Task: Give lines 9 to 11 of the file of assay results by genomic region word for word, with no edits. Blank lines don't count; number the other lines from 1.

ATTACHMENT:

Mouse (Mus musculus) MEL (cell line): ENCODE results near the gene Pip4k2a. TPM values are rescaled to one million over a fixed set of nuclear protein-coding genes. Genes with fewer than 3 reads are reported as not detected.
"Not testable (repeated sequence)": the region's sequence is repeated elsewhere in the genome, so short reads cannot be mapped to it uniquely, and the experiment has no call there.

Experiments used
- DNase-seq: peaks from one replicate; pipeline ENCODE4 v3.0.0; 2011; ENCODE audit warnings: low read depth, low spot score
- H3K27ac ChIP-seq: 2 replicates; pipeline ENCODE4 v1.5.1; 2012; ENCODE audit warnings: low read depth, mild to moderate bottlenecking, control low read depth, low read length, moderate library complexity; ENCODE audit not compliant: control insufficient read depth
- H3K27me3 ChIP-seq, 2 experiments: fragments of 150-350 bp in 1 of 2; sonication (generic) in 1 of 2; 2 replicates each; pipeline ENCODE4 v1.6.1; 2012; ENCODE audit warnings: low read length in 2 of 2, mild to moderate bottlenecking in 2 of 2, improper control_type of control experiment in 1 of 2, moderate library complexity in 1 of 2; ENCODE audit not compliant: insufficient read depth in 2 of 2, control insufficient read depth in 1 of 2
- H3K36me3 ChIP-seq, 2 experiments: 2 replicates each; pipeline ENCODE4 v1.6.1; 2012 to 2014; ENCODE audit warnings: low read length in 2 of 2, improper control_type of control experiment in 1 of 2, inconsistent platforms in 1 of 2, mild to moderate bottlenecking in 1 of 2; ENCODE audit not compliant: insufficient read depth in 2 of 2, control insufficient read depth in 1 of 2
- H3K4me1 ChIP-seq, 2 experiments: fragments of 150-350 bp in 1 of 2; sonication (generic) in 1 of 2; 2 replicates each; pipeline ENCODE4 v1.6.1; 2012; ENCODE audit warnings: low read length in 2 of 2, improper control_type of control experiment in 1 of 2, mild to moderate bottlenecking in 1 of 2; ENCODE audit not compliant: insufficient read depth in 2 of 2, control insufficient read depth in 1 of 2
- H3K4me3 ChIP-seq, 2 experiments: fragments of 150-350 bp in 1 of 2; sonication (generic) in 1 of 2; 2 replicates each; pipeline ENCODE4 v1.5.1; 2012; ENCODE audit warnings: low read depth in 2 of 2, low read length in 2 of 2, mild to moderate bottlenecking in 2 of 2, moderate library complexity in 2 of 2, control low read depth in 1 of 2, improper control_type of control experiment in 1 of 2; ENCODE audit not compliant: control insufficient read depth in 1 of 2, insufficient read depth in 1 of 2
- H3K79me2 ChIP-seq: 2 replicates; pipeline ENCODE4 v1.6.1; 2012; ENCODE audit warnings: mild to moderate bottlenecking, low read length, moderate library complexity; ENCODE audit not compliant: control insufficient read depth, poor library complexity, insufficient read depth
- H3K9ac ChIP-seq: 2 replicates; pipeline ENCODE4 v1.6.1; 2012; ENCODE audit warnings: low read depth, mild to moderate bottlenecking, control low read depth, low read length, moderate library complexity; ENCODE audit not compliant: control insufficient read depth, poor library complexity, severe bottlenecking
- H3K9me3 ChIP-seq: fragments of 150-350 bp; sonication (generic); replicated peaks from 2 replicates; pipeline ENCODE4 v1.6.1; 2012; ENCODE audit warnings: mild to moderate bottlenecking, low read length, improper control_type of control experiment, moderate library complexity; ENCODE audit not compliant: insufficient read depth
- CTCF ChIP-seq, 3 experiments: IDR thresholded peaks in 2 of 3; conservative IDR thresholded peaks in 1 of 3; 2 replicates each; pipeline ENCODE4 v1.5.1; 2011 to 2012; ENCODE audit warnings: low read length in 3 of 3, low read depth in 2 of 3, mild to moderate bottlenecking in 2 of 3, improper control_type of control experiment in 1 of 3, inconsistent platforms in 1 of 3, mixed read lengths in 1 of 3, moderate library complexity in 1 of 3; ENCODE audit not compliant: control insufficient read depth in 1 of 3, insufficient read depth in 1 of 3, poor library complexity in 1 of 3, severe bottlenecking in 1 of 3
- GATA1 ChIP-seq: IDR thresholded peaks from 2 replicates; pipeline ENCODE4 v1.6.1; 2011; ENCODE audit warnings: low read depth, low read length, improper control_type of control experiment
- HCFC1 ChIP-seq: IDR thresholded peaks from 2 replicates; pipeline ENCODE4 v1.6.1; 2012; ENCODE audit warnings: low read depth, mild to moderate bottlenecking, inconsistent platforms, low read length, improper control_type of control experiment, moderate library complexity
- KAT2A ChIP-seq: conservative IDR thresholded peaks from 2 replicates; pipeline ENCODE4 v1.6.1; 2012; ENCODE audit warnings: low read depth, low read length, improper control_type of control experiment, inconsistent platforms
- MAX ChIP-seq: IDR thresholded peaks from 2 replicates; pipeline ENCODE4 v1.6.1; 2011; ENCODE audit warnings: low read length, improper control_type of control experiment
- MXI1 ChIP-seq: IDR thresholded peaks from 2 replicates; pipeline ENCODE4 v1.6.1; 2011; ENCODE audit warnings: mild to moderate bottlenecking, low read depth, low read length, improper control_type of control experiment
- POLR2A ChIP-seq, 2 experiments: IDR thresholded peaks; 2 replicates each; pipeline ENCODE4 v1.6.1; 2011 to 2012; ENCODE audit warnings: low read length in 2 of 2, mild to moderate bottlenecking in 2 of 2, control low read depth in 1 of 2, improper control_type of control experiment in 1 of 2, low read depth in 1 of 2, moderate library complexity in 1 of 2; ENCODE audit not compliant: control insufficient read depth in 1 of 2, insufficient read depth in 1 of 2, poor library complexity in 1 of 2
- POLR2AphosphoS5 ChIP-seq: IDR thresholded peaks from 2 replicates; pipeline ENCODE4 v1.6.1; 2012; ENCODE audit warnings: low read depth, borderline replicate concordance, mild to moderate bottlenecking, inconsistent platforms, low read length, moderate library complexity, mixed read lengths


- H3K4me3 ChIP-seq, 2 experiments: fragments of 150-350 bp in 1 of 2; sonication (generic) in 1 of 2; 2 replicates each; pipeline ENCODE4 v1.5.1; 2012; ENCODE audit warnings: low read depth in 2 of 2, low read length in 2 of 2, mild to moderate bottlenecking in 2 of 2, moderate library complexity in 2 of 2, control low read depth in 1 of 2, improper control_type of control experiment in 1 of 2; ENCODE audit not compliant: control insufficient read depth in 1 of 2, insufficient read depth in 1 of 2
- H3K79me2 ChIP-seq: 2 replicates; pipeline ENCODE4 v1.6.1; 2012; ENCODE audit warnings: mild to moderate bottlenecking, low read length, moderate library complexity; ENCODE audit not compliant: control insufficient read depth, poor library complexity, insufficient read depth
- H3K9ac ChIP-seq: 2 replicates; pipeline ENCODE4 v1.6.1; 2012; ENCODE audit warnings: low read depth, mild to moderate bottlenecking, control low read depth, low read length, moderate library complexity; ENCODE audit not compliant: control insufficient read depth, poor library complexity, severe bottlenecking